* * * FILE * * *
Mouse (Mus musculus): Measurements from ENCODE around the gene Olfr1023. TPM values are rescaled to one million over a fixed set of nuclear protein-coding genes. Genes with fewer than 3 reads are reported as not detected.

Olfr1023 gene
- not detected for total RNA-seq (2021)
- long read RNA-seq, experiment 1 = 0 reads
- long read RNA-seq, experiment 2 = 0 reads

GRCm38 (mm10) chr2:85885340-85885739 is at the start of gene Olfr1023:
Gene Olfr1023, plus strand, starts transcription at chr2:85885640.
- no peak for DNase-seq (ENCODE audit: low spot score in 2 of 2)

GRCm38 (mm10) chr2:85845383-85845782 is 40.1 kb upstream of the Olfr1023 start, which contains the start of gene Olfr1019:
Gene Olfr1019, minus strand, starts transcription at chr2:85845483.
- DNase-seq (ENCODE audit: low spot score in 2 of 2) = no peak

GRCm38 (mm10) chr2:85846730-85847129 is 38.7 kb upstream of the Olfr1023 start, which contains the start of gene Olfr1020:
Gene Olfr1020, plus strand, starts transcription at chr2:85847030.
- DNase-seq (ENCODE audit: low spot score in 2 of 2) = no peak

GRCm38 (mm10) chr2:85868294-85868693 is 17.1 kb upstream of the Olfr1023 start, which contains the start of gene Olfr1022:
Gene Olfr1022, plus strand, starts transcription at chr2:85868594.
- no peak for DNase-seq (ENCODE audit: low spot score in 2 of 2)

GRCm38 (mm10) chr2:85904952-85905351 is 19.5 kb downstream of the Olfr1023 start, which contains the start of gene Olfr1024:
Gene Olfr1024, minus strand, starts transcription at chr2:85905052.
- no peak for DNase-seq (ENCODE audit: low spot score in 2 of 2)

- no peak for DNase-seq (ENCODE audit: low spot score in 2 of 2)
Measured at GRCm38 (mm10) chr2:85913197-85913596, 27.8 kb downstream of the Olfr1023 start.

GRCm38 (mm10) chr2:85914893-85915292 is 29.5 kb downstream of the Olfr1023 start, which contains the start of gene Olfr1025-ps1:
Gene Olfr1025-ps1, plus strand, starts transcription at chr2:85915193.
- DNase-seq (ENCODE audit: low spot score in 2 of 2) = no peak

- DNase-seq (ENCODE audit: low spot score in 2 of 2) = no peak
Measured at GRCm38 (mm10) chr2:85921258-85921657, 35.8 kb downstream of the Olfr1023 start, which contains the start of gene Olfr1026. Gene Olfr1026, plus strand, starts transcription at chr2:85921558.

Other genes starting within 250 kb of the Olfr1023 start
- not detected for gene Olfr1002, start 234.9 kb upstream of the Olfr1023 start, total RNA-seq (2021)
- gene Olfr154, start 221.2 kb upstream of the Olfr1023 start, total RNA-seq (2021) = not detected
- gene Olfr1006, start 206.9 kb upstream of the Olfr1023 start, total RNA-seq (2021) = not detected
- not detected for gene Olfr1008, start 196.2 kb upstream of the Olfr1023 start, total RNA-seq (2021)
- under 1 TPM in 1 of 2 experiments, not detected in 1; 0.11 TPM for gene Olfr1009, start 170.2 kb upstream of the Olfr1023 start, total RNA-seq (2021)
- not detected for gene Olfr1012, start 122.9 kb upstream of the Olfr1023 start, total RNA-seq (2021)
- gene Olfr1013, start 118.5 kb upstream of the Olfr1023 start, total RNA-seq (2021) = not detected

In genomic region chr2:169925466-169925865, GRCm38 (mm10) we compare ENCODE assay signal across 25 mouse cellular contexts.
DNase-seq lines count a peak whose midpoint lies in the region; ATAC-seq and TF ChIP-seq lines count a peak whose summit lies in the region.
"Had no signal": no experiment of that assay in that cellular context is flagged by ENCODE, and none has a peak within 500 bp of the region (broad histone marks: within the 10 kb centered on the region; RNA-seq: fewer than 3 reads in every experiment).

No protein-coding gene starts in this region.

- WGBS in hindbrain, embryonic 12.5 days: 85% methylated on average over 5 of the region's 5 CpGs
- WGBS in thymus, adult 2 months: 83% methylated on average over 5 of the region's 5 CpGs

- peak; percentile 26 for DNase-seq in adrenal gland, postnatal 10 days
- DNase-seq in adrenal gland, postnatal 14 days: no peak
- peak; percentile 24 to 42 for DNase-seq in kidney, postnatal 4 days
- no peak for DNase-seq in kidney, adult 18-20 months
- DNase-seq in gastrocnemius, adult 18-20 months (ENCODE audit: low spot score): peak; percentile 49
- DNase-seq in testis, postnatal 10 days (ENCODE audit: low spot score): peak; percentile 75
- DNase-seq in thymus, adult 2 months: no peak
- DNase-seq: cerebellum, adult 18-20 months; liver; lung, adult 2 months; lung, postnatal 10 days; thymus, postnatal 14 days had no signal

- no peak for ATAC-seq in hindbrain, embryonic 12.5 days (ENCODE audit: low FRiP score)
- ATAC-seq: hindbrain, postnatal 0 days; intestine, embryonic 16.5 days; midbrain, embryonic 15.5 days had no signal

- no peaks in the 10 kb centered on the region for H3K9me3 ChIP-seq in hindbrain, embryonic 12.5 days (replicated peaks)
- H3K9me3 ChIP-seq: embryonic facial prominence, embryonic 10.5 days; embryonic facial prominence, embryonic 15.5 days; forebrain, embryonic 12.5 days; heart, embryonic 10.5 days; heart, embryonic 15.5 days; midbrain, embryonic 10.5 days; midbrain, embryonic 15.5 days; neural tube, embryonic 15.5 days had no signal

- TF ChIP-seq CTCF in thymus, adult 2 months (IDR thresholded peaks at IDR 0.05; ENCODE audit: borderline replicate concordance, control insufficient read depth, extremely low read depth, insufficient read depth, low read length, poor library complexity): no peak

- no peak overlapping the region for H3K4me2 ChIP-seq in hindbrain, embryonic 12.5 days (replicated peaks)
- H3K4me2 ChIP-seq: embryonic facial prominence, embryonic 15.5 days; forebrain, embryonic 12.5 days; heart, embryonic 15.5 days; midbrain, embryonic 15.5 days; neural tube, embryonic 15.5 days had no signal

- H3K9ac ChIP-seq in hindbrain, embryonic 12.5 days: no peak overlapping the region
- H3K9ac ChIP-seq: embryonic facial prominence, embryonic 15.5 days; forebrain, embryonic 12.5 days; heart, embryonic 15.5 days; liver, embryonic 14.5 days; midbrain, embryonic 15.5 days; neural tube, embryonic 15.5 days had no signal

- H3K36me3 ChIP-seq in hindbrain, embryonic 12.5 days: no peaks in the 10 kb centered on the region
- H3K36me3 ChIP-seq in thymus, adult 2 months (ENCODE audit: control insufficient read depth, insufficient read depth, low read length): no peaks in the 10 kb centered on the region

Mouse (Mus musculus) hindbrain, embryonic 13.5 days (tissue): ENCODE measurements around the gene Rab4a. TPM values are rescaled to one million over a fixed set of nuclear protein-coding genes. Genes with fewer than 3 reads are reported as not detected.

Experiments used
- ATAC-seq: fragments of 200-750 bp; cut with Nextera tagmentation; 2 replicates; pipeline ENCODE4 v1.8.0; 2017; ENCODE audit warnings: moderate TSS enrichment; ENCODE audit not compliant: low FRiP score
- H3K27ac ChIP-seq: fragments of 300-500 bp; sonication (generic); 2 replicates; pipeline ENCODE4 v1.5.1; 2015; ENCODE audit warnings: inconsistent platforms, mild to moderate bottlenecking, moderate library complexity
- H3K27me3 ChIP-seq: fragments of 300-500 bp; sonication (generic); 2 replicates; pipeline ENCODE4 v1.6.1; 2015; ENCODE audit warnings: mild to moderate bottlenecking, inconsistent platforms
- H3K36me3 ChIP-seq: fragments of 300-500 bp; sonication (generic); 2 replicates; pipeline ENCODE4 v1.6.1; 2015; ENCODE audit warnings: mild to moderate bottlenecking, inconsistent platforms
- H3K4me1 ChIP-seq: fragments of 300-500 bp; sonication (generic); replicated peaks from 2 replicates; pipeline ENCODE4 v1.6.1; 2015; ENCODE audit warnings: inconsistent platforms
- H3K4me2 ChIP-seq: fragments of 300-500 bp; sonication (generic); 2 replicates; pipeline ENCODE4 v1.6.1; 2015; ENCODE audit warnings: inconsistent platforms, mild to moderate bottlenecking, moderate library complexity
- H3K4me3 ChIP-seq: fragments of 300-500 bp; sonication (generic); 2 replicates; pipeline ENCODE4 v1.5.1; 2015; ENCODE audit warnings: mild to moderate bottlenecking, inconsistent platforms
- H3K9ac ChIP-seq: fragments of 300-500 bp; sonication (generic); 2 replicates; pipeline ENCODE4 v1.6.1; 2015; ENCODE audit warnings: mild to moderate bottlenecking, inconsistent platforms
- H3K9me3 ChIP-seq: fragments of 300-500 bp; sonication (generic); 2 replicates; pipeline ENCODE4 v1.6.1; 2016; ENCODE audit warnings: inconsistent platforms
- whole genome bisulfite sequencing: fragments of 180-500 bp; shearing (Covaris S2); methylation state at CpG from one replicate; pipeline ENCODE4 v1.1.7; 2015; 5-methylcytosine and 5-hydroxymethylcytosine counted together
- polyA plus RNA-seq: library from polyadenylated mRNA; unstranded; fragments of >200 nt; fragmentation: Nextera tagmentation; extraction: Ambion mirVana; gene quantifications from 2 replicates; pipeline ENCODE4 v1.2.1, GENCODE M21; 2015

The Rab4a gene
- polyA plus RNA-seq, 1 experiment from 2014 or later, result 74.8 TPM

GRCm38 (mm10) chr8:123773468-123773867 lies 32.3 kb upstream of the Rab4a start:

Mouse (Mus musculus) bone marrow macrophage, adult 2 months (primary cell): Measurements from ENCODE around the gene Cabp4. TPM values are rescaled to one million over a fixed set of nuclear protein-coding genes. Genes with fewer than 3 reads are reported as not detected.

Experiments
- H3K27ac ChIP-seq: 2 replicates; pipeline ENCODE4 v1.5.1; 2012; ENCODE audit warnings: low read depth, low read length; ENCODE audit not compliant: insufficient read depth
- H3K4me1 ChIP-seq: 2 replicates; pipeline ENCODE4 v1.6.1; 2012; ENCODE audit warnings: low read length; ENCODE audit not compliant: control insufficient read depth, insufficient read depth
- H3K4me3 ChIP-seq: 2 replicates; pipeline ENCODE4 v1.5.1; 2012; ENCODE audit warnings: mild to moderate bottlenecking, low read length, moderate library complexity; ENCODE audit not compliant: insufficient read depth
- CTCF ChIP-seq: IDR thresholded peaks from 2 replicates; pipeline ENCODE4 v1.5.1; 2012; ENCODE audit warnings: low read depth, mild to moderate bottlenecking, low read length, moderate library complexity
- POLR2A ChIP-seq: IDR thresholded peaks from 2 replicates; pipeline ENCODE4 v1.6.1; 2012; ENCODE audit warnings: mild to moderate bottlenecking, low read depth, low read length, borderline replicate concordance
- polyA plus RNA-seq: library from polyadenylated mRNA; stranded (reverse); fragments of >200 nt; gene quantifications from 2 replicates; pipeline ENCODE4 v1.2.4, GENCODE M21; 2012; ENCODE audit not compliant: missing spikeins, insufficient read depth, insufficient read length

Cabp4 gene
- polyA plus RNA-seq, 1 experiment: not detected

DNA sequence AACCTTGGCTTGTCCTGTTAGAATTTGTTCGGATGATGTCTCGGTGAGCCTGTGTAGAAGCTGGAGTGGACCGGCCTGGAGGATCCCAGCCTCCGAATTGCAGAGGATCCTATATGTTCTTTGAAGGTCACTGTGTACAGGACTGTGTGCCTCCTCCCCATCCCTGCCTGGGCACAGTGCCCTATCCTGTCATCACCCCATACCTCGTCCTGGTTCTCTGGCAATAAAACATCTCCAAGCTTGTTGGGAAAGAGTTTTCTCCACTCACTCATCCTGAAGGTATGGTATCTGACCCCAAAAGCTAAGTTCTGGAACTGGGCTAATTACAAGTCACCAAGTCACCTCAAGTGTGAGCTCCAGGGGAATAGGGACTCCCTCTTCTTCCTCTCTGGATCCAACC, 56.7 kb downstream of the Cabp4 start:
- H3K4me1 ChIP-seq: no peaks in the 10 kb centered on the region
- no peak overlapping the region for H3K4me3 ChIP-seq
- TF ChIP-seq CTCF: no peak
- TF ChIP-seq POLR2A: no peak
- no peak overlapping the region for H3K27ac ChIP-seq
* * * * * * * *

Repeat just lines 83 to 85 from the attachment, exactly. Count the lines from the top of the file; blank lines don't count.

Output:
- POLR2A ChIP-seq: IDR thresholded peaks from 2 replicates; pipeline ENCODE4 v1.6.1; 2012; ENCODE audit warnings: mild to moderate bottlenecking, low read depth, low read length, borderline replicate concordance
- polyA plus RNA-seq: library from polyadenylated mRNA; stranded (reverse); fragments of >200 nt; gene quantifications from 2 replicates; pipeline ENCODE4 v1.2.4, GENCODE M21; 2012; ENCODE audit not compliant: missing spikeins, insufficient read depth, insufficient read length

Cabp4 gene